As far as rendering DOM, the DOM renderer really doesn’t have to do much – it doesn’t have to do matrix calculations down each branch of the graph at all because that is taken care of by the browser when using the nested DOM approach. All the renderer has to do is pass modified transforms from Motor scene graph to the DOM.
For the WebGL renderer, we do have to multiply transforms down the graph ourselves, after the modified transforms in the Motor scene graph have been transferred to the renderer (or, maybe the renderer just uses the Motor scene graph).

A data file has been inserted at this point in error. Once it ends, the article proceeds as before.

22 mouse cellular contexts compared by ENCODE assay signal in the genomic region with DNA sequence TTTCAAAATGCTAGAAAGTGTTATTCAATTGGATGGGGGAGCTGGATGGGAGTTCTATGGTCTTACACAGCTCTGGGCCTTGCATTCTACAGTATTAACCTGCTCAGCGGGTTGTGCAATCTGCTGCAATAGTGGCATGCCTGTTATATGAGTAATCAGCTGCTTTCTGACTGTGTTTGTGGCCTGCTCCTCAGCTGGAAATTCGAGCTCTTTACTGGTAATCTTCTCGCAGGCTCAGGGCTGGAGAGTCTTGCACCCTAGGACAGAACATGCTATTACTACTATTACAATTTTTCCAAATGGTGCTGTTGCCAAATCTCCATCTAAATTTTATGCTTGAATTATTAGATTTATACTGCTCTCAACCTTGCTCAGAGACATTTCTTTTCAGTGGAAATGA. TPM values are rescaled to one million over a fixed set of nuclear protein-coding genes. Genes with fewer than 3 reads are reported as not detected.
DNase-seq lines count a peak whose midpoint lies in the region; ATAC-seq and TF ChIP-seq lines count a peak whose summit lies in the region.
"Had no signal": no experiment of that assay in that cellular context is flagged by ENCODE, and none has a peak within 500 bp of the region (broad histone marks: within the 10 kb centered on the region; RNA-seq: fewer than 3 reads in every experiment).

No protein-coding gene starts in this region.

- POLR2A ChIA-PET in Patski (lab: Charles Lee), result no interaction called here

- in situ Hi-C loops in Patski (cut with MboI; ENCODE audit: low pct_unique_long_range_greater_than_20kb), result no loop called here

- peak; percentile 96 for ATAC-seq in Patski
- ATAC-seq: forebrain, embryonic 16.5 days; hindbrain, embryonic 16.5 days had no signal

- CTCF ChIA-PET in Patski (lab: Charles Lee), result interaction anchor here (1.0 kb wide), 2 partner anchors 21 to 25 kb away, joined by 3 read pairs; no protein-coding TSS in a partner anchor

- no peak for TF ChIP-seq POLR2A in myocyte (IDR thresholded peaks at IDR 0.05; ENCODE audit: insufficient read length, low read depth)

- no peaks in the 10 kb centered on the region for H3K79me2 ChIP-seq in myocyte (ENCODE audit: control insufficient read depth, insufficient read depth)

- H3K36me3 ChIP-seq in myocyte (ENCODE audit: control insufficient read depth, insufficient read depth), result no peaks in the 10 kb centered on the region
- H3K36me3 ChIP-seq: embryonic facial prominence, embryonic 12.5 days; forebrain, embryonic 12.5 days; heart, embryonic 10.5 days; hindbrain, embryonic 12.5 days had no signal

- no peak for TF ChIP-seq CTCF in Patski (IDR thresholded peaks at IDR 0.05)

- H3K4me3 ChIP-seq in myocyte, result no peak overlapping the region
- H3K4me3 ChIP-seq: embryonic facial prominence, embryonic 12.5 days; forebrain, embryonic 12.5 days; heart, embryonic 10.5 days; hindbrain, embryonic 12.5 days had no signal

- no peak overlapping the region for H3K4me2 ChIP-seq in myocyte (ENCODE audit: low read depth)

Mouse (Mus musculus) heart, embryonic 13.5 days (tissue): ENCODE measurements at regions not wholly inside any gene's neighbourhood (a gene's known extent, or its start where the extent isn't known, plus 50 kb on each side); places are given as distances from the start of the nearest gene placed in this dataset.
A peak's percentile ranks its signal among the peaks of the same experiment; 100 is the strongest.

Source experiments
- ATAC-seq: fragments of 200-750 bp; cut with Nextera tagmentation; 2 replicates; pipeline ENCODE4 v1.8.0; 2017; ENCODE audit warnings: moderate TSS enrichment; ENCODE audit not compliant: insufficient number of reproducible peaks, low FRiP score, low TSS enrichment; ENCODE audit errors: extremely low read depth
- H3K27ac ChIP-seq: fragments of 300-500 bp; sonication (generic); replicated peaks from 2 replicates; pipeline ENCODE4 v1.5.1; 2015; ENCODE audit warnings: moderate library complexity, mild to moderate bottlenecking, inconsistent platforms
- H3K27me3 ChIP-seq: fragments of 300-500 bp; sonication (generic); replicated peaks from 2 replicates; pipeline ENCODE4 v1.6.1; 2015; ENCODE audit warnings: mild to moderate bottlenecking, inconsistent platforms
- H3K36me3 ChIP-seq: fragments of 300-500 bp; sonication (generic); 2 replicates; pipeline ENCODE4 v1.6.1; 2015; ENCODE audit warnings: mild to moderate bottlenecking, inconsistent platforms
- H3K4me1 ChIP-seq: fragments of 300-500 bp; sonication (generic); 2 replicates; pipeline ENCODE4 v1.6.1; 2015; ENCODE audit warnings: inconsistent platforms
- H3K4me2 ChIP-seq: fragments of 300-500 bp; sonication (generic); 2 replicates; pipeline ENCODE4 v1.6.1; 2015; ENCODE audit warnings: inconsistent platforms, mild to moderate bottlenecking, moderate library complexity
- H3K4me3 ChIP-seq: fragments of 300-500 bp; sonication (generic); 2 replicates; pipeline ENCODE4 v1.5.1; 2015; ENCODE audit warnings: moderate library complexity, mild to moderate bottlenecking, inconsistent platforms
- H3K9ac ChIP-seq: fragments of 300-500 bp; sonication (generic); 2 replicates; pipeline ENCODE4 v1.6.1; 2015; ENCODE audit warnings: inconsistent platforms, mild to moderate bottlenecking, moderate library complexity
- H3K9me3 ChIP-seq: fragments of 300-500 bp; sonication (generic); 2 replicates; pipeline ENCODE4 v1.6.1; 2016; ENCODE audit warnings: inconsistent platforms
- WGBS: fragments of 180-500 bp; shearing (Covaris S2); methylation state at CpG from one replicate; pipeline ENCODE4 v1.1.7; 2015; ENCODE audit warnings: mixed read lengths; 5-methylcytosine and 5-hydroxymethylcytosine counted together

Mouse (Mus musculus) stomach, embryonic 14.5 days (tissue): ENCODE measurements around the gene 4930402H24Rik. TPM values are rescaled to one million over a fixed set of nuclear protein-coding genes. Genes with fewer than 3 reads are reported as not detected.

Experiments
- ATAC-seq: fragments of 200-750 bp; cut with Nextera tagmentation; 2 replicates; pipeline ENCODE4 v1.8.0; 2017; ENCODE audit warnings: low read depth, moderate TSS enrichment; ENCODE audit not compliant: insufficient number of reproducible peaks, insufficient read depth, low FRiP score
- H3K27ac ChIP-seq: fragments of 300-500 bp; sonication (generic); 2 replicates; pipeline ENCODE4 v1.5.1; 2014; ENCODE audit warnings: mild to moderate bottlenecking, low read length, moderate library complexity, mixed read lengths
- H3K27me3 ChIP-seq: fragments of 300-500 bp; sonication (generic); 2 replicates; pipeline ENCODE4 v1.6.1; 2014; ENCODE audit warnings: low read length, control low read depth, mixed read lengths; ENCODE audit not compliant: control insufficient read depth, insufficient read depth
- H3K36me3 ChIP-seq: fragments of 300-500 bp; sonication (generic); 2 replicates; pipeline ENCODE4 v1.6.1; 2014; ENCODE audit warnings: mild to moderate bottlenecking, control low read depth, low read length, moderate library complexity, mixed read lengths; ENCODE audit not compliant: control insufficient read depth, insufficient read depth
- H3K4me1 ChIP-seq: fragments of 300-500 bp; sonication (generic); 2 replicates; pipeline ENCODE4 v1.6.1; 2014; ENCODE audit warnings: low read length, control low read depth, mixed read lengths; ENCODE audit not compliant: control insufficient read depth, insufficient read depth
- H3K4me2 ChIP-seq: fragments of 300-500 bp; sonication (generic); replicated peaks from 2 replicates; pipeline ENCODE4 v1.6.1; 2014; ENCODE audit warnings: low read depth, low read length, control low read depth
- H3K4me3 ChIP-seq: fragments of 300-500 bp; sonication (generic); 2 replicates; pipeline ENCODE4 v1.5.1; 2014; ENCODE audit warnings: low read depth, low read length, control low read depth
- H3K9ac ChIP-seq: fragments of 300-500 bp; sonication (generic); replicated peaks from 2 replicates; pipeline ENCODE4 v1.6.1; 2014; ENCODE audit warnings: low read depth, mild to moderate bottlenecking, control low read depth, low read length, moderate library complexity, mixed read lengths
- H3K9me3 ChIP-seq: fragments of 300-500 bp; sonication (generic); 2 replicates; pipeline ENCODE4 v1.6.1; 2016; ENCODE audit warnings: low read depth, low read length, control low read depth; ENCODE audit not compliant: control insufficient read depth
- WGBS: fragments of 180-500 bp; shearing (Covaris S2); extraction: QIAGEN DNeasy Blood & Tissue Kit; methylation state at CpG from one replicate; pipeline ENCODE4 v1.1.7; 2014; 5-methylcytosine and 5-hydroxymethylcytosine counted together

Due to the fact that DOM transforms have an intermediary string format (), we have to pass transforms from the Motor scene graph to the DOM scene graph by converting to strings. But since WebGL has no scene graph, the Motor scene graph can be shared directly with the WebGL renderer instead of that renderer having it’s own tree structure. The WebGL renderer simply reads our scene graph.